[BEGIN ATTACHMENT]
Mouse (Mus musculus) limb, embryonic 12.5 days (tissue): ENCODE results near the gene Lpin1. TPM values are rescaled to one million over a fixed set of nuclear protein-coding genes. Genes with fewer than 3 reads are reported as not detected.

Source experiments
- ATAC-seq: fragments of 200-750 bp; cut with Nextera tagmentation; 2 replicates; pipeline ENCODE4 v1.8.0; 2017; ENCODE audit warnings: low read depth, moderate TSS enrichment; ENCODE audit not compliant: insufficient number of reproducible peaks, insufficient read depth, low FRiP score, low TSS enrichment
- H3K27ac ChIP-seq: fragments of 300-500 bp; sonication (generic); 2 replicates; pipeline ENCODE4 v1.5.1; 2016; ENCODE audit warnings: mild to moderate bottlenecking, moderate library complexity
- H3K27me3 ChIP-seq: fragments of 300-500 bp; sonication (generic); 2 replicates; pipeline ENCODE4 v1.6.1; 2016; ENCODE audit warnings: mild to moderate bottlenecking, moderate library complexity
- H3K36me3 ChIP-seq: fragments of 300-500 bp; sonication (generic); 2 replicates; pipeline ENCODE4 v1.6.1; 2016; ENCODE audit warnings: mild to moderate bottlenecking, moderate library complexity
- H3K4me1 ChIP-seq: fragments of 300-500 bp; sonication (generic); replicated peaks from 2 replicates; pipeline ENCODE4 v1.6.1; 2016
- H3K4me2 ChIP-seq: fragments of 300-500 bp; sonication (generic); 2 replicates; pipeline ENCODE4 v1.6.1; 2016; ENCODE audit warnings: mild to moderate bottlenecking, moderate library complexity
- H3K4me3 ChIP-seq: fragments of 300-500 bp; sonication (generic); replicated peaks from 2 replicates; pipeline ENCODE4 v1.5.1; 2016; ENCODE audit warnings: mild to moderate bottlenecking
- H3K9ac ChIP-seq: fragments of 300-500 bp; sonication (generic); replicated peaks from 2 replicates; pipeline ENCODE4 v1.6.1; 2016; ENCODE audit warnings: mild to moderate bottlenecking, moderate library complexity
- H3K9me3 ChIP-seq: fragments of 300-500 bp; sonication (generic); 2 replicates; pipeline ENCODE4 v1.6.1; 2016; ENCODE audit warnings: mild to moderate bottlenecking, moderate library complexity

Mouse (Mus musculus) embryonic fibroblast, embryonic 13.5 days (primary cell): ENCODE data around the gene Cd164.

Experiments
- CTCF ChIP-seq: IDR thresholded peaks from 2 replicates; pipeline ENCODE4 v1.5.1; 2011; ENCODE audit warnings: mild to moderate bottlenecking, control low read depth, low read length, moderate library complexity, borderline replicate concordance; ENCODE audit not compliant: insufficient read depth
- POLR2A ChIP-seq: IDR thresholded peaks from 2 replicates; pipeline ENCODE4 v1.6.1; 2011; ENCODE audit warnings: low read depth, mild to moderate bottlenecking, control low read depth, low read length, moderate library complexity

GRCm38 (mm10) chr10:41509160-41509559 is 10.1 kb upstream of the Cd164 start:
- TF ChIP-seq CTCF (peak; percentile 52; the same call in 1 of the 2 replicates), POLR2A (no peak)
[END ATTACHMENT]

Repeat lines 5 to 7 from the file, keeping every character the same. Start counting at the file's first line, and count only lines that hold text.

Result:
- H3K27me3 ChIP-seq: fragments of 300-500 bp; sonication (generic); 2 replicates; pipeline ENCODE4 v1.6.1; 2016; ENCODE audit warnings: mild to moderate bottlenecking, moderate library complexity
- H3K36me3 ChIP-seq: fragments of 300-500 bp; sonication (generic); 2 replicates; pipeline ENCODE4 v1.6.1; 2016; ENCODE audit warnings: mild to moderate bottlenecking, moderate library complexity
- H3K4me1 ChIP-seq: fragments of 300-500 bp; sonication (generic); replicated peaks from 2 replicates; pipeline ENCODE4 v1.6.1; 2016